On Feb. 10-15, bishops from Colorado, Wyoming, Utah, Arizona and New Mexico will travel to Rome for their “ad limina” visits. Here’s a few things to know:
What is an ad limina visit?
An ad limina visit is an obligatory visit made by all bishops to Rome during which they pray at the tombs of St. Peter and St. Paul. In addition, they meet with Pope Francis and Vatican officials and present a quinquennial report of their respective diocese.
What does ad limina mean?
It is from the Latin ad limina apostolorum (“to the threshold of the apostles”).
What happens during an ad limina visit?
While the audience with Pope Francis receives the most coverage, the spiritual heart of an ad limina visit are Masses at the major churches of Rome: St. Peter’s Basilica, St. Paul Outside the Walls, St. John Lateran and St. Mary Major. In addition, the bishops will meet with officials from many of the departments and offices in the Roman Curia.
Who participates in the ad limina visit?
Every active, able American bishop will make an ad limina pilgrimage by Feb. 22, 2020. This particular trip will include bishops from Colorado, Wyoming, Utah, Arizona and New Mexico. Among them, Archbishop Samuel J. Aquila and the Archdiocese of Denver’s auxiliary bishop, Bishop Jorge H. Rodriguez will travel to Rome.
Is this Archbishop Aquila’s first ad limina visit?
This marks his first ad limina visit as the archbishop of Denver, but it will be his third ad limina visit overall. As bishop of Fargo, Archbishop Aquila participated in the 2004 and 2012 ad limina visits.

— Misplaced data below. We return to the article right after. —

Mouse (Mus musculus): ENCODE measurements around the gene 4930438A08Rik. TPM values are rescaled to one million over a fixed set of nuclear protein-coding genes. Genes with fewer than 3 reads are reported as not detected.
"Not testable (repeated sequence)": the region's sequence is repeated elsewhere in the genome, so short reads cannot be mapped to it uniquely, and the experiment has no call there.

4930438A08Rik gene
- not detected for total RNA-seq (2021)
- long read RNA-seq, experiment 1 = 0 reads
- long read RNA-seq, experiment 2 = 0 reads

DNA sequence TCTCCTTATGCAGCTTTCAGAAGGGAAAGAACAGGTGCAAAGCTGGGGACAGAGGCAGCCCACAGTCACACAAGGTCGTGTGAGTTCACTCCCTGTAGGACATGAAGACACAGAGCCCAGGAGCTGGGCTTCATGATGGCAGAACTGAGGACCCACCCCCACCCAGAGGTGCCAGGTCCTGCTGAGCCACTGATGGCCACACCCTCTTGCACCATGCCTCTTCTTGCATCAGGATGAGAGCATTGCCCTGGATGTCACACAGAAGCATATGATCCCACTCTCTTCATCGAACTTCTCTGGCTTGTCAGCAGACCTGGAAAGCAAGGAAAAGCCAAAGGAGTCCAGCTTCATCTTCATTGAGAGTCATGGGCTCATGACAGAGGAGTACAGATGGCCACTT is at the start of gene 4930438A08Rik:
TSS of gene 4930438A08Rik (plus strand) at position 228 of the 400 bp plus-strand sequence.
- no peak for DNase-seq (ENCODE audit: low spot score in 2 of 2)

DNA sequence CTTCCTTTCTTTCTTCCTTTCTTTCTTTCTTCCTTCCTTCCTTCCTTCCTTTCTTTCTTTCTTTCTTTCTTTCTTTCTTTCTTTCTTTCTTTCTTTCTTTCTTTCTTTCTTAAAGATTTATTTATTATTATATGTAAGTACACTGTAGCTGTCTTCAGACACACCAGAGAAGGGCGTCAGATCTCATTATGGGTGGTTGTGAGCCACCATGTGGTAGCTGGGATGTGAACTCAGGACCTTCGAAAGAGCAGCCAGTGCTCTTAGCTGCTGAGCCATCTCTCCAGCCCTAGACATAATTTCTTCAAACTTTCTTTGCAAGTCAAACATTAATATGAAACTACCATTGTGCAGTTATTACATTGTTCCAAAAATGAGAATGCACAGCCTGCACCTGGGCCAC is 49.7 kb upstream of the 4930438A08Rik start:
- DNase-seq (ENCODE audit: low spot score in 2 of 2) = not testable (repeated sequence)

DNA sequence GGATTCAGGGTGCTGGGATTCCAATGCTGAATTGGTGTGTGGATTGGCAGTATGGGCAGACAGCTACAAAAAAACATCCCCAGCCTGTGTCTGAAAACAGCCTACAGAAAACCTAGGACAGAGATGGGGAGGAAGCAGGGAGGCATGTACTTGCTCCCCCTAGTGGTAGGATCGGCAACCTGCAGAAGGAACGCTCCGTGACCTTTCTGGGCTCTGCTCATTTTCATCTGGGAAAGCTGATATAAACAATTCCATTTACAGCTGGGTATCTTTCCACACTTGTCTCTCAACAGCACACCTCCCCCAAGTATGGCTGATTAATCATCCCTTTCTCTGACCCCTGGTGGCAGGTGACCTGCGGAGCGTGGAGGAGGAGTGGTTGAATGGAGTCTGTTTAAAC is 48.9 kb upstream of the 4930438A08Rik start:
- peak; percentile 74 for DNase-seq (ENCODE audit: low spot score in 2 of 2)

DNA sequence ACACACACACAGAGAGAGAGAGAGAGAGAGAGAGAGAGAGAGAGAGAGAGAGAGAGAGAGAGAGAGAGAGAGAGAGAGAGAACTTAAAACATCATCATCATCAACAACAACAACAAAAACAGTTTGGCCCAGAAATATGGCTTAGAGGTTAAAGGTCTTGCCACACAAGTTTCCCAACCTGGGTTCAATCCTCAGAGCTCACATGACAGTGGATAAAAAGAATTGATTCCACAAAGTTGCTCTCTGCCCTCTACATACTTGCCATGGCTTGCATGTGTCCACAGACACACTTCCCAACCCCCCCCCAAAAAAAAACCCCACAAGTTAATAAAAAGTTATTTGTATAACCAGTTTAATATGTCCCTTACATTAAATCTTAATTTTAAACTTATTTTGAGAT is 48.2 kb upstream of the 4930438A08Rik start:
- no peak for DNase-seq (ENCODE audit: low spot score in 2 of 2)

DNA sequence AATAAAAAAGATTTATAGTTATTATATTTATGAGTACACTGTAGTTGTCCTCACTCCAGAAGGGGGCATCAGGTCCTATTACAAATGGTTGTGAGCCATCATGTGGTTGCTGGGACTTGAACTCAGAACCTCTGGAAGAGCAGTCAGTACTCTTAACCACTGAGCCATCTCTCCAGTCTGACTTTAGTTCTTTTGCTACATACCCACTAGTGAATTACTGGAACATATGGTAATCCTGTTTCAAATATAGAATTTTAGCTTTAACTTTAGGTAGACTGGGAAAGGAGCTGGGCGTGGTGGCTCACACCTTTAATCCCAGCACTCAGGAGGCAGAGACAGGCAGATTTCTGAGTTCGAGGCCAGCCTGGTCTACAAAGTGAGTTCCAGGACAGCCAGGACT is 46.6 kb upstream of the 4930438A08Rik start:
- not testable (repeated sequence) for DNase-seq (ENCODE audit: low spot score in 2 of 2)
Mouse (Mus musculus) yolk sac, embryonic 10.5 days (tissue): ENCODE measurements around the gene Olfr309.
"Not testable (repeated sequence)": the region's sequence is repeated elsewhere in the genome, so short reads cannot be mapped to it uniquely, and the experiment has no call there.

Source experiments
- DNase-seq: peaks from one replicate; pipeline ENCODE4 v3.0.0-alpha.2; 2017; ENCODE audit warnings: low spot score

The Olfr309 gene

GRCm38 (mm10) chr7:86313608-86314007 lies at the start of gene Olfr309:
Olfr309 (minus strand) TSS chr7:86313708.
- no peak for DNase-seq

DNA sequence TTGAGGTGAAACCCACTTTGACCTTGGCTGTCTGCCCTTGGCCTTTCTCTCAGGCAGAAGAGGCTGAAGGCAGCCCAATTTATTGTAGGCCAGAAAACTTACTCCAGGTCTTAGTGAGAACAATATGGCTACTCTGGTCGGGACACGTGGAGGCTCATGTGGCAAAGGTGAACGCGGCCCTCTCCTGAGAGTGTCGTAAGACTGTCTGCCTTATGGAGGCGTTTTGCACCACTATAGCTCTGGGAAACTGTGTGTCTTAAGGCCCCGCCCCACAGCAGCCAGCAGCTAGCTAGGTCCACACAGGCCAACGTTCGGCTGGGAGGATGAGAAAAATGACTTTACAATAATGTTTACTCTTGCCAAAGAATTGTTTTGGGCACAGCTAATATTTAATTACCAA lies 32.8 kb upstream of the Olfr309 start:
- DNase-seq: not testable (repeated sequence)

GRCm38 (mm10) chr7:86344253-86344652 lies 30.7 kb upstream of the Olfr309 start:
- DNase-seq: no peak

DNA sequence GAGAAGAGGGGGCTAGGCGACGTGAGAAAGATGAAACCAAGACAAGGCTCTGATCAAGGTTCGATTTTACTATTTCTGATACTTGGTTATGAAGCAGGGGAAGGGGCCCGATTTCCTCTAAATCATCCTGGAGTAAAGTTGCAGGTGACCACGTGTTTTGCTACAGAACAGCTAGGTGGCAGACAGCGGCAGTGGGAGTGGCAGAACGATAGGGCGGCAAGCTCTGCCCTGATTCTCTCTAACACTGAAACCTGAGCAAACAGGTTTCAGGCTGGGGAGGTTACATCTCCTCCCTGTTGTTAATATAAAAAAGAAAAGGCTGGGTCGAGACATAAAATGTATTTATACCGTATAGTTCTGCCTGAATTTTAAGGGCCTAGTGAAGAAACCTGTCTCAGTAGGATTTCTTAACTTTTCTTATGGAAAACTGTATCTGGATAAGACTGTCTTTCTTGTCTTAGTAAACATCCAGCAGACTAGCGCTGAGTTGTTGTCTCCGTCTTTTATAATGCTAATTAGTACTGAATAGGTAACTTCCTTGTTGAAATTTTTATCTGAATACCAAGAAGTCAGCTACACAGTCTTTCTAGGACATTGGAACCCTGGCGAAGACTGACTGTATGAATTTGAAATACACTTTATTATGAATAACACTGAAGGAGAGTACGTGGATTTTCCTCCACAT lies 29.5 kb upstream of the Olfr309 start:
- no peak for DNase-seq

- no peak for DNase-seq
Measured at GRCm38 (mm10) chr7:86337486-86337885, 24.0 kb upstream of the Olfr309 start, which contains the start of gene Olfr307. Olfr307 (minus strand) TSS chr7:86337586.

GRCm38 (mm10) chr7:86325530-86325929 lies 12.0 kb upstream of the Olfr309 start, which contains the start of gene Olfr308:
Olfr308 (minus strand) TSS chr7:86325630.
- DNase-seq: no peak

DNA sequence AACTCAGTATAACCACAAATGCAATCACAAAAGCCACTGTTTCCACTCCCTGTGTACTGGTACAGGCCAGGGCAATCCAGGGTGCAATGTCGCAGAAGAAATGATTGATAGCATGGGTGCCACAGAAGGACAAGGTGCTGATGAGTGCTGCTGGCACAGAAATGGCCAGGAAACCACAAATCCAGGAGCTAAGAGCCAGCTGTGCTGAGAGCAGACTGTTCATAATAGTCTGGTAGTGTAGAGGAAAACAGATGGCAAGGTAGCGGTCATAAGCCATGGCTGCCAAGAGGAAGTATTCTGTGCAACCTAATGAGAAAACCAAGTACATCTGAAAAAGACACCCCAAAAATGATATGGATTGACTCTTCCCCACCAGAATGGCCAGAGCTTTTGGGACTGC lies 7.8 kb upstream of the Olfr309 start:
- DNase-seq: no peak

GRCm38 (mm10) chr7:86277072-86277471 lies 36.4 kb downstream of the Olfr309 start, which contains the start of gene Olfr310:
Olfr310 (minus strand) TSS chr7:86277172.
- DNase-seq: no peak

What about the auxiliary bishop?
This will be the first ad limina visit for Bishop Rodriguez, as he was ordained a bishop in November 2016.
What’s a quinquennial report?
A quinquennial report is a detailed report on the state of a diocese. Over several chapters, it presents to the Holy Father and the Vatican an update on the activities of the bishop and diocese in several areas, including the liturgical and sacramental life of the local Church, Catholic education, evangelization, communications, social teaching of the Church, the financial state of the diocese and more. The chapters roughly correspond to the departments and offices of the Vatican.
The Code of Canon Law dictates that the visits are supposed to occur every five years. Why was there an almost eight-year gap between the previous ad limina visit and this one?
Quite simply, the number of dioceses and bishops throughout the world has grown too large for that five-year schedule to be practical. There are currently 3,017 dioceses, prelatures and vicariates around the world. To maintain a five-year schedule, the Holy Father would need to meet with more than one bishop every single day. Even with Pope Francis’ practice of meeting with groups of bishops, the every-five-years timetable is not feasible given the other demands on the Holy Father’s time.
This report of the ‘ad limina’ visits was originally compiled and published by Detroit Catholic. It is updated and reprinted here with permission.